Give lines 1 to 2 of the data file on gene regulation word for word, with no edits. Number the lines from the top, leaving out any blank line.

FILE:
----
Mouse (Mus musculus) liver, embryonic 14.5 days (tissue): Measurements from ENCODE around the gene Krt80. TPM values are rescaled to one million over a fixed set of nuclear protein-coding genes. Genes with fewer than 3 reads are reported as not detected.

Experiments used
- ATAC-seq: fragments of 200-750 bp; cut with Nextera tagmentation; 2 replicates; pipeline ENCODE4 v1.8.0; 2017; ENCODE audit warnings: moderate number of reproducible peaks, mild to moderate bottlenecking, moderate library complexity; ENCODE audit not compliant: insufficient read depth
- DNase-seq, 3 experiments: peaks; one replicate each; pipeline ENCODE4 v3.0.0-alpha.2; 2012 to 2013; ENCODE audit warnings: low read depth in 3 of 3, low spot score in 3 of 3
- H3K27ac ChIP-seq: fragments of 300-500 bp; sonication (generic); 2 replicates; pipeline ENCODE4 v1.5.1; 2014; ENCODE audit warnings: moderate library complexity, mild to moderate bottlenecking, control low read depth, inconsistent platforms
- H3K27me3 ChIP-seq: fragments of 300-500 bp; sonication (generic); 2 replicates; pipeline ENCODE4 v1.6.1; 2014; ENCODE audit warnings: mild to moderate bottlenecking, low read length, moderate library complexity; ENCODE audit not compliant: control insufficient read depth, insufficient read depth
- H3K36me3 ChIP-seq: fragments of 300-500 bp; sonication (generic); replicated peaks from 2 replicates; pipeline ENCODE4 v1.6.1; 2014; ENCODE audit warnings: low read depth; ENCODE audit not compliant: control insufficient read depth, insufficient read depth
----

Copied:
Mouse (Mus musculus) liver, embryonic 14.5 days (tissue): Measurements from ENCODE around the gene Krt80. TPM values are rescaled to one million over a fixed set of nuclear protein-coding genes. Genes with fewer than 3 reads are reported as not detected.

Experiments used